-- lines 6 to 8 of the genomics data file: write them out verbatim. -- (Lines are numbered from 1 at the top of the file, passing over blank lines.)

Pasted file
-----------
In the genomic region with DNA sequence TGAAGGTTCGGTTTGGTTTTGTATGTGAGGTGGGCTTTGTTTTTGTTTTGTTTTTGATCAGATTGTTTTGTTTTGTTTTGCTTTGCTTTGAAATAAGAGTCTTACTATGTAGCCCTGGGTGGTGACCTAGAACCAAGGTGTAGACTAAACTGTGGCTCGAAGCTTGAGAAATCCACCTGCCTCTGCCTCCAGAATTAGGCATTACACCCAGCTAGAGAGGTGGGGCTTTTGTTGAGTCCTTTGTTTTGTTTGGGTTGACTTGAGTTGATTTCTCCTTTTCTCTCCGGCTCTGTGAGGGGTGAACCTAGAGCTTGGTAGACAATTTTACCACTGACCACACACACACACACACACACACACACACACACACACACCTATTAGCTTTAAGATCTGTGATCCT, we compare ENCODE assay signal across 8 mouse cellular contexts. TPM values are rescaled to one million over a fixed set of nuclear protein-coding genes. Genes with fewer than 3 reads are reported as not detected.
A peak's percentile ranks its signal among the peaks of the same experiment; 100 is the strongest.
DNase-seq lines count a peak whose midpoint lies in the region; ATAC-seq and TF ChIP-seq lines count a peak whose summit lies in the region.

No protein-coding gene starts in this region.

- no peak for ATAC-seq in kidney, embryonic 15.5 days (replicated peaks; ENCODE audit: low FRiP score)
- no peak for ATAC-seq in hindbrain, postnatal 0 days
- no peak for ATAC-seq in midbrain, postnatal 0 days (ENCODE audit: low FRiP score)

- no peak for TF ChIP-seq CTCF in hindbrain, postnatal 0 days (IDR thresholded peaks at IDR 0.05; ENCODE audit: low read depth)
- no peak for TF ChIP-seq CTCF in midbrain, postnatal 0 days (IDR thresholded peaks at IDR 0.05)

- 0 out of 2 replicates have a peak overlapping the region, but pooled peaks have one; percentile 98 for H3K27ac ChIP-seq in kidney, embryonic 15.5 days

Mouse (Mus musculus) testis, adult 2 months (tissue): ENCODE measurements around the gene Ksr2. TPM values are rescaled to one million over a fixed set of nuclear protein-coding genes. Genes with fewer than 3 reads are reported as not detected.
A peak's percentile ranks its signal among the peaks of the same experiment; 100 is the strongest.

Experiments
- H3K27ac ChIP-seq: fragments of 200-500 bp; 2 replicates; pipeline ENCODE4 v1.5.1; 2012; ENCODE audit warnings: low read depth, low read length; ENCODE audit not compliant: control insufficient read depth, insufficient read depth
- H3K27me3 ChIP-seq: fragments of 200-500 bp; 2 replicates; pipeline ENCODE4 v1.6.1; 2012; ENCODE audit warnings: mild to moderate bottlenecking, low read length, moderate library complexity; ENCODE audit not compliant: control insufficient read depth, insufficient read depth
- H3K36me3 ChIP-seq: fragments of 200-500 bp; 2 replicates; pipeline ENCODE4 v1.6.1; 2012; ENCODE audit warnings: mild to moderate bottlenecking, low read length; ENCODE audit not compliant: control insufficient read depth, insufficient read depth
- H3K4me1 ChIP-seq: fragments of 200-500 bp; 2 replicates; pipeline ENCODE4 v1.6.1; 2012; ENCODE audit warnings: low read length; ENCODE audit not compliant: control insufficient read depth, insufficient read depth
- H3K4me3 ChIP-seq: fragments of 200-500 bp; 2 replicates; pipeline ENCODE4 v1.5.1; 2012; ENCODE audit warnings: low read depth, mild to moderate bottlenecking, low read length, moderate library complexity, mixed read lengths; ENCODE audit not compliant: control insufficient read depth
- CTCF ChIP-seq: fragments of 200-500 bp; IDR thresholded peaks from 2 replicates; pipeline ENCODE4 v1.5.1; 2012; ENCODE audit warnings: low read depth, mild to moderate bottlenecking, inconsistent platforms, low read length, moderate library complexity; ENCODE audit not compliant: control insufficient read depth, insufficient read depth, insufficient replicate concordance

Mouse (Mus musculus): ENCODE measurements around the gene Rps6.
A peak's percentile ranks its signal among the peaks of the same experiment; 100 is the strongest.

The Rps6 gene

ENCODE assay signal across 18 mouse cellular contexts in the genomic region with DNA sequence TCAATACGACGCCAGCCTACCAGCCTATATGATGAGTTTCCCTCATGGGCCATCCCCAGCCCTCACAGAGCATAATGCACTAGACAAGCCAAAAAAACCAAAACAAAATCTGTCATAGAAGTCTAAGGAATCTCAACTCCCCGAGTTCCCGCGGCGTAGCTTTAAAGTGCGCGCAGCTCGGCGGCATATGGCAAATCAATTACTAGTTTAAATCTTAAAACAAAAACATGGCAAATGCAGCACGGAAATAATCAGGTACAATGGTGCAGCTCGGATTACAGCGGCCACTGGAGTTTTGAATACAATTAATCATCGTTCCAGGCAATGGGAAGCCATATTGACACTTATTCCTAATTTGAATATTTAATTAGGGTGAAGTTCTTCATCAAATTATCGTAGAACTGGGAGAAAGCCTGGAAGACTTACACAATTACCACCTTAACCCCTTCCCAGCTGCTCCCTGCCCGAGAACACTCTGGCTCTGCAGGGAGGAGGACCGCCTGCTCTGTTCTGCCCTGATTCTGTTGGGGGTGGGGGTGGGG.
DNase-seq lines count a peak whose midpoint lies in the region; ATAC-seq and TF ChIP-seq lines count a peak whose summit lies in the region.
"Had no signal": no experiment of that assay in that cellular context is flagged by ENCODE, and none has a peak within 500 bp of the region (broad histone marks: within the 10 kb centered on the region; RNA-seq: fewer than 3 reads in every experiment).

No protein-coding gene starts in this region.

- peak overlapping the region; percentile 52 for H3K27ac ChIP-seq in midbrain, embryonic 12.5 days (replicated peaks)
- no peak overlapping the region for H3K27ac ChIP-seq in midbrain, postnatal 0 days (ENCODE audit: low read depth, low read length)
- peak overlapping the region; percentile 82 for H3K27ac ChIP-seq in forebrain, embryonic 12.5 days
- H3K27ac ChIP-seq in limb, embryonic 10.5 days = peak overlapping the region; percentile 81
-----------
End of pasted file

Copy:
- no peak for ATAC-seq in hindbrain, postnatal 0 days
- no peak for ATAC-seq in midbrain, postnatal 0 days (ENCODE audit: low FRiP score)

- no peak for TF ChIP-seq CTCF in hindbrain, postnatal 0 days (IDR thresholded peaks at IDR 0.05; ENCODE audit: low read depth)